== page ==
Best National Park Service Sites for History Buffs

The American National Park Service doesn’t only manage the national parks, which are by all accounts the stars of their shows. They do also take care of a bunch of other sites all over the country. This includes, for example, 10 national seashores, 3 national scenic trails, 20 national memorials, 15 national rivers, 25 national military or battlefield parks, and no fewer than 125 national historic sites and historical parks. The grand total of official National Park Service sites is 417. In this post we’ll zoom in on the latter—the national historical parks. These are without question the best National Park Service sites for history buffs.

Top 7 Best National Park Service Sites for History Buffs

First off, let’s make it clear that the following is a very limited (and arbitrary) top 7 list of the best National Park Service sites for history lovers. After all, when picking only five out of more than several dozens, there’s bound to be some awesome ones that are left out. That said, though, the following sites are among the most significant in the entire USA.

If you want to learn more about a specific aspect of American history, these are the seven units you’ll want to visit. They represent American heritage like no other places in the country. Note that there are roughly two separate, major parts of American history—colonial and pioneering sites, and Native American sites. Unsurprisingly, you’ll find most of the former on the East Coast and the majority of the latter in the West.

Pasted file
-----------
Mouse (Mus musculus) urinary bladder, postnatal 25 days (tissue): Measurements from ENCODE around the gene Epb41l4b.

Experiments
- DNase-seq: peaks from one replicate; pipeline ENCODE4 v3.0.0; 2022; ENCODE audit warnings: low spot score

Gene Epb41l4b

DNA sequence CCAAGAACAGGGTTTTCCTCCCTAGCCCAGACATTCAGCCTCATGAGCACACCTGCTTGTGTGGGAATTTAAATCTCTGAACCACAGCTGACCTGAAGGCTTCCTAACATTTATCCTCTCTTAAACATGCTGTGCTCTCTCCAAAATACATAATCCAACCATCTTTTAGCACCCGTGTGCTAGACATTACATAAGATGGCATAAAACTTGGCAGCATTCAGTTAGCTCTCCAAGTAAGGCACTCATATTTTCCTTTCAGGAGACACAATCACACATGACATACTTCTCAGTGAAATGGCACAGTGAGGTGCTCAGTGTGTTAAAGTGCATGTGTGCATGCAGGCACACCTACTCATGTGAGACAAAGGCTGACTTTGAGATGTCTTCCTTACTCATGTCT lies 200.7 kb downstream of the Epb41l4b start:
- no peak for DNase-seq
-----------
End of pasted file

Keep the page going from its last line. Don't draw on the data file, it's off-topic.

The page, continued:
7. Appomattox Court House, Virginia

Appomattox Court House, Virginia - National Park Service Sites for History Buffs
Appomattox Court House

The American Civil War was brought to end at Appomattox Court House, Virginia on April 9, 1865. At this very place, General Robert E. Lee surrendered to General Ulysses S. Grant, arguably the most significant event in the United States since the creation of the country. This superb national historical park contains the McLean House, where both generals met, and pleasant hiking trails.

6. New Bedford Whaling, Massachusetts

New Bedford Whaling National Historical Park - National Park Service Sites for History Buffs
New Bedford Whaling National Historical Park, by Rolf Müller – CC-BY-SA-3.0, via Wikimedia Commons

Herman Melville based parts of his epic novel “Moby Dick” in New Bedford, Massachusetts. The coastal town the whaling capital of America in the 1800 and is now home the largest museum about whaling in the country. The national historical park encompasses the museum, a schooner, a historic district and a couple of other interesting sites.

5. San Antonio Missions, Texas

San Antonio Missons - National Park Service Sites for History Buffs
San Antonio Missons

Part of a UNESCO World Heritage Site and protecting four out of five Spanish missions in San Antonio, Texas, the San Antonio Missions National Historical Park showcases a vital part of history in the southern United States. These missions were part of a Spanish colonization system that extended all over the Southwest, which was Spanish territory in the 17th, 18th and even 19th centuries. The park encompasses the Missions Concepcion, San Jose, San Juan Capistrano and Espada, along with hiking and biking trails.